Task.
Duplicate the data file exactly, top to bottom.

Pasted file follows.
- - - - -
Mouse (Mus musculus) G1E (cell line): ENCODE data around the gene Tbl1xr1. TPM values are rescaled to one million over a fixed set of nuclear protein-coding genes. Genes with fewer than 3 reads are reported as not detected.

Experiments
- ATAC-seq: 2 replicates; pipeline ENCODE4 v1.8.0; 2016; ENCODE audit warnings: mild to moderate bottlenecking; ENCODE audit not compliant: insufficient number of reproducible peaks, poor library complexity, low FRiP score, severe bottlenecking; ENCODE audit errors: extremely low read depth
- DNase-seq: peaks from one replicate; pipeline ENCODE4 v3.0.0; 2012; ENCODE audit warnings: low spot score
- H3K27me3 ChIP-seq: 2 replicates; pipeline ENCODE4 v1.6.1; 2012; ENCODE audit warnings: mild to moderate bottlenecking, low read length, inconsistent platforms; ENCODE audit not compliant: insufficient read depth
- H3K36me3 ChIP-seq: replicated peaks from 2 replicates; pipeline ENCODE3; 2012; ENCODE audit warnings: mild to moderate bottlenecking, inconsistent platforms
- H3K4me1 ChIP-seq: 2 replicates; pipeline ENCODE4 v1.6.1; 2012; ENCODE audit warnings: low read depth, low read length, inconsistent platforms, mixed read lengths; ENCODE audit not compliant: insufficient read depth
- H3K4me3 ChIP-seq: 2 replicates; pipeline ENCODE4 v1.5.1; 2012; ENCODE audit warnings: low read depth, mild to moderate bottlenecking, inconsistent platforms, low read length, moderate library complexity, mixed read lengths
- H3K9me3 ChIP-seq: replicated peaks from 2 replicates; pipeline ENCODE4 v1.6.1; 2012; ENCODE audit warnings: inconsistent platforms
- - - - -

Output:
Mouse (Mus musculus) G1E (cell line): ENCODE data around the gene Tbl1xr1. TPM values are rescaled to one million over a fixed set of nuclear protein-coding genes. Genes with fewer than 3 reads are reported as not detected.

Experiments
- ATAC-seq: 2 replicates; pipeline ENCODE4 v1.8.0; 2016; ENCODE audit warnings: mild to moderate bottlenecking; ENCODE audit not compliant: insufficient number of reproducible peaks, poor library complexity, low FRiP score, severe bottlenecking; ENCODE audit errors: extremely low read depth
- DNase-seq: peaks from one replicate; pipeline ENCODE4 v3.0.0; 2012; ENCODE audit warnings: low spot score
- H3K27me3 ChIP-seq: 2 replicates; pipeline ENCODE4 v1.6.1; 2012; ENCODE audit warnings: mild to moderate bottlenecking, low read length, inconsistent platforms; ENCODE audit not compliant: insufficient read depth
- H3K36me3 ChIP-seq: replicated peaks from 2 replicates; pipeline ENCODE3; 2012; ENCODE audit warnings: mild to moderate bottlenecking, inconsistent platforms
- H3K4me1 ChIP-seq: 2 replicates; pipeline ENCODE4 v1.6.1; 2012; ENCODE audit warnings: low read depth, low read length, inconsistent platforms, mixed read lengths; ENCODE audit not compliant: insufficient read depth
- H3K4me3 ChIP-seq: 2 replicates; pipeline ENCODE4 v1.5.1; 2012; ENCODE audit warnings: low read depth, mild to moderate bottlenecking, inconsistent platforms, low read length, moderate library complexity, mixed read lengths
- H3K9me3 ChIP-seq: replicated peaks from 2 replicates; pipeline ENCODE4 v1.6.1; 2012; ENCODE audit warnings: inconsistent platforms